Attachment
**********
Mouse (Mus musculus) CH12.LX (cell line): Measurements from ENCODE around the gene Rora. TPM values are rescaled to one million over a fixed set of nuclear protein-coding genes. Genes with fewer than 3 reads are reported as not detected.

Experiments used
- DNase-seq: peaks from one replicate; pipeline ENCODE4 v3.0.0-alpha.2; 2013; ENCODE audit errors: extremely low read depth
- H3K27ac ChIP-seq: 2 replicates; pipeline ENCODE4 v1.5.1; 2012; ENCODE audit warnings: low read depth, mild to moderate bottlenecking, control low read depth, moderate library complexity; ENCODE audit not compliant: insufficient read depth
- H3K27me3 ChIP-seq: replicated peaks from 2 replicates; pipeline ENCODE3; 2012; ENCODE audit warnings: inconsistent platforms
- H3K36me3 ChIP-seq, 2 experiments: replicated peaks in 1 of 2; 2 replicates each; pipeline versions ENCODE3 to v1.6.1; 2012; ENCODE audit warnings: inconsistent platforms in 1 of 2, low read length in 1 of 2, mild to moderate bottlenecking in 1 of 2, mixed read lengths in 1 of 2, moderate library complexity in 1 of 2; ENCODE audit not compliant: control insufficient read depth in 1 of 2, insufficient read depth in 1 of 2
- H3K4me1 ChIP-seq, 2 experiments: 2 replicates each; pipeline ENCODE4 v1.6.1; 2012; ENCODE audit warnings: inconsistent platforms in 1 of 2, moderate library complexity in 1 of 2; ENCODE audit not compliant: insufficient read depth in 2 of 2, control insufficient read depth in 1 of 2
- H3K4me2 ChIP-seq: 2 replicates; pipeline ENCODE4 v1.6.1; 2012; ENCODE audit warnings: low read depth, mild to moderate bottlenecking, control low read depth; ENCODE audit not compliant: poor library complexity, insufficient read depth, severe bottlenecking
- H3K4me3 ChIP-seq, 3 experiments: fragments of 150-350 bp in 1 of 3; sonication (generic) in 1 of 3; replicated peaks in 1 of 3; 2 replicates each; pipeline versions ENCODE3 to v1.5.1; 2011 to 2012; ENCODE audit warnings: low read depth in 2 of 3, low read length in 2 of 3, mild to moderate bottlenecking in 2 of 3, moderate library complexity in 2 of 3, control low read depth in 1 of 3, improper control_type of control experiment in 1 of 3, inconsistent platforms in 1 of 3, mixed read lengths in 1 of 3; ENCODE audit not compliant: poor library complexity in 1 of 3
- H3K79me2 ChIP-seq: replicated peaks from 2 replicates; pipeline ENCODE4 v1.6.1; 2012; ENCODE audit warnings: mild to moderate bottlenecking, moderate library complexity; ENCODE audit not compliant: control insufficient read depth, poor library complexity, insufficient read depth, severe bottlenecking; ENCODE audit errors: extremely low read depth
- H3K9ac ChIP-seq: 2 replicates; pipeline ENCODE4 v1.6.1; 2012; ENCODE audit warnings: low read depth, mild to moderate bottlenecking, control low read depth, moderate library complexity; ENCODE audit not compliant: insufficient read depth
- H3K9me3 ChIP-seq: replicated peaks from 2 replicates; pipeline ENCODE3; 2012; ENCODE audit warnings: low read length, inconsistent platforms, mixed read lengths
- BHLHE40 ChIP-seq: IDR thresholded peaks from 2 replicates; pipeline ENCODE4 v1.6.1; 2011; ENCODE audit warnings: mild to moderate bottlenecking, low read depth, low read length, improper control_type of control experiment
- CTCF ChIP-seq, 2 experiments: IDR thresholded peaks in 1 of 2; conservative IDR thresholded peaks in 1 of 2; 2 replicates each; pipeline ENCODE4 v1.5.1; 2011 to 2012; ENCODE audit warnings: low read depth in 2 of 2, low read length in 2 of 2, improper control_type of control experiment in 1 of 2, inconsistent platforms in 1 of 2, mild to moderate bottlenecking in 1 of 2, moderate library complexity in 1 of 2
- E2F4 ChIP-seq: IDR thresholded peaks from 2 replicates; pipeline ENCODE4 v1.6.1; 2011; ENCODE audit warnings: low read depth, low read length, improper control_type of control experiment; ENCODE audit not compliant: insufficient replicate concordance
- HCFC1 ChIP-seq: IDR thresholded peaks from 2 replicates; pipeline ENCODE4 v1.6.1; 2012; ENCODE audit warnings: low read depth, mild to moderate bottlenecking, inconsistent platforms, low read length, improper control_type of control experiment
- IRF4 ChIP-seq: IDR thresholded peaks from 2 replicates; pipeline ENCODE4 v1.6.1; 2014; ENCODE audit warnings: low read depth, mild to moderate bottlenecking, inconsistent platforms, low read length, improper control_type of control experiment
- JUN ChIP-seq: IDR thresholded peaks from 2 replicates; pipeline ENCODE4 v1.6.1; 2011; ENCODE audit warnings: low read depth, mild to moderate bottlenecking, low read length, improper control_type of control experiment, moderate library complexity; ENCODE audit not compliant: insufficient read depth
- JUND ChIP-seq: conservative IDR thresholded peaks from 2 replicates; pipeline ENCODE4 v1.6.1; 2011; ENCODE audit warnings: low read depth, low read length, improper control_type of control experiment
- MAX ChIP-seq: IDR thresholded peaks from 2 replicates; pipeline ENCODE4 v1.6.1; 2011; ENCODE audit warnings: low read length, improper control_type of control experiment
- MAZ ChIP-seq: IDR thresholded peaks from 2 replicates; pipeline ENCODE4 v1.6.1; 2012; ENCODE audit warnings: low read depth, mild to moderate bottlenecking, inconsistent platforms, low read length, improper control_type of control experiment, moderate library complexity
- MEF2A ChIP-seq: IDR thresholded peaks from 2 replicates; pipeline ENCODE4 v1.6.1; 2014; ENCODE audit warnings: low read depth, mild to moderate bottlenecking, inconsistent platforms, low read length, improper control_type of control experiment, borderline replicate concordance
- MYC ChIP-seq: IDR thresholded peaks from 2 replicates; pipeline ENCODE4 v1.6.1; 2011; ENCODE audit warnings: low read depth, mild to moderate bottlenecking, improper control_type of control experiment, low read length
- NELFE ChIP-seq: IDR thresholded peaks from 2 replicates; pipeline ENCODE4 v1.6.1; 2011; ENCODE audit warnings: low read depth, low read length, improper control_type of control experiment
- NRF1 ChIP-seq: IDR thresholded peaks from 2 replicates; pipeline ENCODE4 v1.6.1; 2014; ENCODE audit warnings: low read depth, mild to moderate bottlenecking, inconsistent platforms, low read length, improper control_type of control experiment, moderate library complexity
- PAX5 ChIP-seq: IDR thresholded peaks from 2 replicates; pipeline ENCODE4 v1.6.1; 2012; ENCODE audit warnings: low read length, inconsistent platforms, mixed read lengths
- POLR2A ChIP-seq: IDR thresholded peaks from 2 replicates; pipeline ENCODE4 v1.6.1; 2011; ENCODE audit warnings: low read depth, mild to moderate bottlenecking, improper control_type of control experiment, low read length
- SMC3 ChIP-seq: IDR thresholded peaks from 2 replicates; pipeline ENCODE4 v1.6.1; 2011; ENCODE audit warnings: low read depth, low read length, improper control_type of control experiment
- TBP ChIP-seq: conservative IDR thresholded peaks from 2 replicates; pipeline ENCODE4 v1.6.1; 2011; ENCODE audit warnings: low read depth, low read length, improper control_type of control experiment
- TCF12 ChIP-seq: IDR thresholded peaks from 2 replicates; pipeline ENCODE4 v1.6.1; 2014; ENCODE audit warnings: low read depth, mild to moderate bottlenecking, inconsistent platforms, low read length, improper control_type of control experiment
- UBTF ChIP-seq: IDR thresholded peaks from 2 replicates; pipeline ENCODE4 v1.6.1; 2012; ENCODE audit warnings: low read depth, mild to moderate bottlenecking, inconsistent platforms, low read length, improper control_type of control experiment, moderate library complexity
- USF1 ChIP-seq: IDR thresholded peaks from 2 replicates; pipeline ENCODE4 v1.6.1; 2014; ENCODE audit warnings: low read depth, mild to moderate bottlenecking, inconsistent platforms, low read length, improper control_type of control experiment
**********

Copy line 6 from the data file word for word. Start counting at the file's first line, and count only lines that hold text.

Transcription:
- H3K36me3 ChIP-seq, 2 experiments: replicated peaks in 1 of 2; 2 replicates each; pipeline versions ENCODE3 to v1.6.1; 2012; ENCODE audit warnings: inconsistent platforms in 1 of 2, low read length in 1 of 2, mild to moderate bottlenecking in 1 of 2, mixed read lengths in 1 of 2, moderate library complexity in 1 of 2; ENCODE audit not compliant: control insufficient read depth in 1 of 2, insufficient read depth in 1 of 2